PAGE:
“The internet company Yahoo has revealed it has been hacked again, this time losing a billion user accounts,” began ABC Radio’s The World Today report on Thursday.
Guess which muppet was interviewed by journalist Will Ockenden? Yeah, me.
Here’s the full four-minute story.
Podcast: Play in new window | Download (1.8MB)
The audio is Â©2016 Australian Broadcasting Corporation, and is being served directly from the ABC website.
Yahoo was the victim of the biggest data breach in history, at least so far, so it was inevitable that I ended up talking about it in the media.
This is my conversation with Jonathan Green on ABC Radio National Drive on Friday night.
Yahoo has confirmed the theft of user data including e mail addresses, birth dates, encrypted passwords and security questions. It took the internet giant two years to find out about the massive data breach. Stilgherrian is a Yahoo user and avid writer and commentator on the topic of cyber security and privacy. He talks to RN Drive about the incident.
And here’s what it sounded like.
Podcast: Play in new window | Download (Duration: 5:13 — 4.8MB)
This audio is Â©2016 Australian Broadcasting Corporation, and it’s served directly from the ABC website.
[Photo: The view in ABC Sydney TARDIS 1, photographed in April 2016.]
The week of Monday 25 to Sunday 31 March 2013 was hectic and varied — lecturing at a university, appearing on TV and being reminded how easily internet technology can fall apart.
The various media things are listed here, of course. What’s not listed is a sudden and unexpected day full of geekery that began at 0100 on (Good) Friday and ran well into the evening. A server software upgrade went pear-shaped. and I had to coordinate work between the server team in India and the data centre team in the US. Given that they had different responsibilities and authorities, I had to sign off on their plans. There’s some lessons in there that’d make an interesting blog post — but not yet.
- On Monday, I paid a visit to Vertel in Alexandria, Sydney, to find out about what they can do with high-speed wireless internet links. They offered me a beer. I accepted. It was a Peroni. It was rather nice.
The Week Ahead
This’ll be an interesting one because tomorrow, which is both the public holiday for Easter Monday and the start of a new quarter, I’m planning to kick off a series of changes in my little world. Or at least try to. I’ll write about that tomorrow
I’ve also got plenty of writing lined up, including two pieces for Technology Spectator, one for CSO Online, one for Crikey and my usual column for ZDNet. This both pleases and stresses me. I may rearrange this a bit, because that’s rather a lot for a short week.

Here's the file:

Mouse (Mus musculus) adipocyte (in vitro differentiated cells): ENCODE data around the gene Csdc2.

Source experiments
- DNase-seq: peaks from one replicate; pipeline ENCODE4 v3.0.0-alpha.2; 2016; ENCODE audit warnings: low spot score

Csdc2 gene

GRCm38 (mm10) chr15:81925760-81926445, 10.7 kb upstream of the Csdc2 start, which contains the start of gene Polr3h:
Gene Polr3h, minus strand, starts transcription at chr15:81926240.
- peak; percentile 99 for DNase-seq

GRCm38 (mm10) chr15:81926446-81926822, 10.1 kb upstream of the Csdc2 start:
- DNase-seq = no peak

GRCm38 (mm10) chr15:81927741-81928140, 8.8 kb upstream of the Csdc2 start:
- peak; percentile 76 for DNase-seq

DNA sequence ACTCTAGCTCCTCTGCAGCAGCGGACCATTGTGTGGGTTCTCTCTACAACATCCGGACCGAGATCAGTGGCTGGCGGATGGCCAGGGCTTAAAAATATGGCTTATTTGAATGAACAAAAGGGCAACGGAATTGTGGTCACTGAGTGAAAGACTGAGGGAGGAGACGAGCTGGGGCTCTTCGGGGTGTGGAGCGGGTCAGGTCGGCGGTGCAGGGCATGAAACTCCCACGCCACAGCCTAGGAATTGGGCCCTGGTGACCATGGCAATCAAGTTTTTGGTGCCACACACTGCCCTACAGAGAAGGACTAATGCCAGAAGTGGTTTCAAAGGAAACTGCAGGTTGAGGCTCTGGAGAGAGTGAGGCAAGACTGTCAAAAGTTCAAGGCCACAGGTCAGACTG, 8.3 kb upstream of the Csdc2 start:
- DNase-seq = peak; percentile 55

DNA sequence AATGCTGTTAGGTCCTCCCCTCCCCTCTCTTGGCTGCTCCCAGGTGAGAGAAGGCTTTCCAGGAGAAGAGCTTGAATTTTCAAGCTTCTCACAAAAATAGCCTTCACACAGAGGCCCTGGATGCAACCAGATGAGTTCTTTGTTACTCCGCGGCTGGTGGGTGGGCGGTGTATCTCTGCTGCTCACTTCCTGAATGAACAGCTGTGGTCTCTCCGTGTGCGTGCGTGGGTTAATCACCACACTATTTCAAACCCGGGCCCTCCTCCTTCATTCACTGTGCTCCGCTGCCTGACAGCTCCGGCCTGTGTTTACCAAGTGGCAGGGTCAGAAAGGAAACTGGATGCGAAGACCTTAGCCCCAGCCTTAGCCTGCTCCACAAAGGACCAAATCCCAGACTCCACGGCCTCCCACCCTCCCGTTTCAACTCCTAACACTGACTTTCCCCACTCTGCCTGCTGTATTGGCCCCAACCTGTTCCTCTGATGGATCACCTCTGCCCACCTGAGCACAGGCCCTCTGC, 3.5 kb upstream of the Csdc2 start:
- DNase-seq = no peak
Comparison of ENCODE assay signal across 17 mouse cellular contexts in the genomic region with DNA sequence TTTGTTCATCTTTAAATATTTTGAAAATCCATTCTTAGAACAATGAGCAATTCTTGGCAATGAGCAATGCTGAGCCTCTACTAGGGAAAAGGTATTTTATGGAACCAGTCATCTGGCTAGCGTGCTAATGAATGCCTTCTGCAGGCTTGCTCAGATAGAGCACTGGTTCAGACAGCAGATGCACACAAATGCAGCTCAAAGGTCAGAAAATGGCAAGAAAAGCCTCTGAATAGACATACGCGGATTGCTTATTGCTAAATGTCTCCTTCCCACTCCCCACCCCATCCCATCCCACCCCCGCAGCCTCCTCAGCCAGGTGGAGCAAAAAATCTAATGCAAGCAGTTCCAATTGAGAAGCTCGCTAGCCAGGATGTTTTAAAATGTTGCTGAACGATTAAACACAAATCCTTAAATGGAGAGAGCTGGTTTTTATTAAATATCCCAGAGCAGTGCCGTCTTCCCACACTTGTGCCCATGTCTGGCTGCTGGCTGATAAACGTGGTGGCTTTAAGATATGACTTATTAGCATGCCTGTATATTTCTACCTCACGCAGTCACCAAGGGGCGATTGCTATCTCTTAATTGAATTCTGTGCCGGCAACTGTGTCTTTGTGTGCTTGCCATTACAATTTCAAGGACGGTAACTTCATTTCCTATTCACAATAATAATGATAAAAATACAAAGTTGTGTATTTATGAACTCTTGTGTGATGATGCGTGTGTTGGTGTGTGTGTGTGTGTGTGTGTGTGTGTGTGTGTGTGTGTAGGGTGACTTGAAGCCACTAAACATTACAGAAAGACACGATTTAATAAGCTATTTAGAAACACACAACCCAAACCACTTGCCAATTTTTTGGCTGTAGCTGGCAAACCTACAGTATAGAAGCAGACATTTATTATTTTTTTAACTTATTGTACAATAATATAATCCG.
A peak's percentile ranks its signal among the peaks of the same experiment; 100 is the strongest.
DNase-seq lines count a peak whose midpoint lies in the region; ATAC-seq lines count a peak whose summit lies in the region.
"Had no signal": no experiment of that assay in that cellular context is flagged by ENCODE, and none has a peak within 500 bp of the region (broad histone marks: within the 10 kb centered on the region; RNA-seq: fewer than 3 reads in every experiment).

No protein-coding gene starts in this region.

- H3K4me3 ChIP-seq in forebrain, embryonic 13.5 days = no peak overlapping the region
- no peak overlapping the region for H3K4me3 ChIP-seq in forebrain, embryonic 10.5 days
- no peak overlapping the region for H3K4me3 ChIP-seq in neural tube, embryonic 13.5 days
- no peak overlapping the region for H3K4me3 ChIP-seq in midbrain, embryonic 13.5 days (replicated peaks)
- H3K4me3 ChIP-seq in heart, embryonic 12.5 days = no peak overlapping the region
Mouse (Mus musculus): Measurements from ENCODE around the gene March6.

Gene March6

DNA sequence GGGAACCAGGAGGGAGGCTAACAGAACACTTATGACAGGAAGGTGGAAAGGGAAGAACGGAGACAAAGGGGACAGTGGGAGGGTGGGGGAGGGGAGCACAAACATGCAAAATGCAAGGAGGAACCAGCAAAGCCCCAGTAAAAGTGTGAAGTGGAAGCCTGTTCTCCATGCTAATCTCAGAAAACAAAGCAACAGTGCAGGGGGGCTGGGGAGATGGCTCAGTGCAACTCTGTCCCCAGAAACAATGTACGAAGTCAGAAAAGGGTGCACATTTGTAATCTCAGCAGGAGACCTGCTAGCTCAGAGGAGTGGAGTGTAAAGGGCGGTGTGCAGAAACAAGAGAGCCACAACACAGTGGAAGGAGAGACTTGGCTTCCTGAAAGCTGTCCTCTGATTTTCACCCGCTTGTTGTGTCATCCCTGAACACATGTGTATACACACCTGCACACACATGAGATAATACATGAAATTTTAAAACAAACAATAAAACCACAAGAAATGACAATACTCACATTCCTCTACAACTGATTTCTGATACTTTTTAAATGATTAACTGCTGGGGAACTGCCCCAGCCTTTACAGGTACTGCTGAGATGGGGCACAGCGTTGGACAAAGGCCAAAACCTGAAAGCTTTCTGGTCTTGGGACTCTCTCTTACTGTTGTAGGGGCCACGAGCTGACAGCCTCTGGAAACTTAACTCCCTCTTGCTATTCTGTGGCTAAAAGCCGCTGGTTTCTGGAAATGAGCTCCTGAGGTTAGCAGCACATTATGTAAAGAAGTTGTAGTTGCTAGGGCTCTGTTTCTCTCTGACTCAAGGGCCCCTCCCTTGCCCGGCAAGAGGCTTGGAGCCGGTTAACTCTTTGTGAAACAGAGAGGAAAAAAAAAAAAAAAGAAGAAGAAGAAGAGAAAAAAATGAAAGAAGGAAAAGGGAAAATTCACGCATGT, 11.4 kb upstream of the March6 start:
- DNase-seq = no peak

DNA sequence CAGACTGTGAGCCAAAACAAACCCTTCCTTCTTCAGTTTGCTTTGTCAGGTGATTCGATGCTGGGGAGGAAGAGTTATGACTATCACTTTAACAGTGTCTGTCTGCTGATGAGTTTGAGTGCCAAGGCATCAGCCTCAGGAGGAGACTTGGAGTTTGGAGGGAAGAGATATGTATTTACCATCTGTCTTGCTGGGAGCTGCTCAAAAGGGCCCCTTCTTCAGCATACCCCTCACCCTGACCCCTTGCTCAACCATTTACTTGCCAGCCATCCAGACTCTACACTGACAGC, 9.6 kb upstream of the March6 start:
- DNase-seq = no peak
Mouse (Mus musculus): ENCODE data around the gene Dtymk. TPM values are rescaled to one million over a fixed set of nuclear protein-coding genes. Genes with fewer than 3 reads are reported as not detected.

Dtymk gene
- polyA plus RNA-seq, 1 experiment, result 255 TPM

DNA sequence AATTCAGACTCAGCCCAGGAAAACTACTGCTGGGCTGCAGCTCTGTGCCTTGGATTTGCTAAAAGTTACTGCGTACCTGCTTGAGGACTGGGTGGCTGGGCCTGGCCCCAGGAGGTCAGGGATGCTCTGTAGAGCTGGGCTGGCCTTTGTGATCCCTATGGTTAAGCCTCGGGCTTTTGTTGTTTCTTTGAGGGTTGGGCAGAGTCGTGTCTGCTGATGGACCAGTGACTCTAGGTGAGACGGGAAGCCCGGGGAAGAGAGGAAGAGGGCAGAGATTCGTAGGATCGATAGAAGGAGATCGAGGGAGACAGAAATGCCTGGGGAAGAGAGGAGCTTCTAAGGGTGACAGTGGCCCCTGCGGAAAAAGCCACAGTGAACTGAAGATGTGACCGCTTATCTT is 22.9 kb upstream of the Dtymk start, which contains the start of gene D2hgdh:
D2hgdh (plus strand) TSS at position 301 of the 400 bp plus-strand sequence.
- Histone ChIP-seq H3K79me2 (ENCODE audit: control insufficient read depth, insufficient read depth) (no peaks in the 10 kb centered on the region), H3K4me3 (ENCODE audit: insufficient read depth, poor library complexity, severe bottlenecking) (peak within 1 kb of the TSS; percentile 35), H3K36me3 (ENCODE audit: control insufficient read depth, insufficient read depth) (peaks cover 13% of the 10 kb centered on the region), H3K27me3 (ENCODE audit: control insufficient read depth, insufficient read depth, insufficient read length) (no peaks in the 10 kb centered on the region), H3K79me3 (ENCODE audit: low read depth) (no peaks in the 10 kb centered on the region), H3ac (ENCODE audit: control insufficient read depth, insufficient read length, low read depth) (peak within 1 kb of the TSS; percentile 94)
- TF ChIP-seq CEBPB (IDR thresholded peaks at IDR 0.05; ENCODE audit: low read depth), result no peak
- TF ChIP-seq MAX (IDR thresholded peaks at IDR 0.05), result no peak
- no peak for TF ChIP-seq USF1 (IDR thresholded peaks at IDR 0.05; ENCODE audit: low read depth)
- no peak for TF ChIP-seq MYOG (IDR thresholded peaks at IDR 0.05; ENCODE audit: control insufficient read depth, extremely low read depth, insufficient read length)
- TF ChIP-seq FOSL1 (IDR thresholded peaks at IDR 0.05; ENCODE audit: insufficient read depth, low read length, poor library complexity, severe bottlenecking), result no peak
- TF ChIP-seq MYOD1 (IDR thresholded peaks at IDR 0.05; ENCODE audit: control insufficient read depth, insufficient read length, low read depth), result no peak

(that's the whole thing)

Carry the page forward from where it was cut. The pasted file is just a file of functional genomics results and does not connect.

At this stage it’s looking like I’ll be in Wentworth Falls for the first part of the week, before heading down to Sydney on Friday morning to record Marc Fennell’s Download This Show for ABC Radio National.
[Photo: Shut up, I’m eating this flower, yet another photograph of a crimson rosella (Platycercus elegans) at Bunjaree Cottages. I feel like I’ve posted a few too many Bunjaree bird photos lately, but I couldn’t resist the seemingly-cheeky look this guy threw me while he ripped apart and ate the eating a mountain devil (Lambertia formosa) flowers from a nearby plant.]
[Update 1 April 2013, 1145 AEDT: Updated the ETA for the post about my plans to reflect the unfolding reality.]
The $30 million purchase of internet startup Summly by Yahoo!, the fourth most-visited online service, certainly attracted media attention today — thanks to founder Nick D’Aloisio being just 17 years old. So yeah, I did some radio.
I’ve just finished talking about that — and a whole bunch of semi-related issues like robot journalists and data mining — on ABC Local Radio around NSW with Rosie Beaton, who’s filling in for regular presenter Dom Knight.
I thought we’d talk for maybe five minutes, but it ended up being a 20-minute chat. Here’s the entire audio.
Podcast: Play in new window | Download (10.5MB)
The audio is of course Â©2013 Australian Broadcasting Corporation, archived here because it isn’t being archived anywhere else.
Labor Party dissent over internet censorship goes public. Shock horror: modern vigilantes use Facebook. And the interim Premier of New South Wales says a precedent is not actually a precedent.
Ladies and Gentlemen, despite the appalling service of the #badoptus network, here is episode 2 of The 9pm Edict. Finally.
You can listen to this episode below. But if you want them all, subscribe to the podcast feed, or even subscribe automatically in iTunes.
Podcast: Play in new window | Download (Duration: 21:18 — 10.1MB)
If you’d like to comment on this episode, please add your comment below, or Skype to stilgherrian or phone Sydney +61 2 8011 3733.
[Credits: The 9pm Edict theme by mansardian, Edict fanfare by neonaeon, all from The Freesound Project. Photograph of Stilgherrian taken 29 March 2009 by misswired, used by permission.]
Amy Webb (now there’s an aptonym!) has updated her diagram of who owns the new media landscape. It’s also available as a PDF file.
Coming soon, a widget and RSS feed to help you track acquisitions and mergers in media.
I must admit, I’d much rather see this sort of data presented as a directed graph of ownership relationships, rather than simple lists — something like this diagram. The size of the nodes could represent the companies’ market capitalisation, and width of the lines the percentage ownership or something.
Still, it’s a handy-enough reference.
Hat-Tip to Lee Hopkins.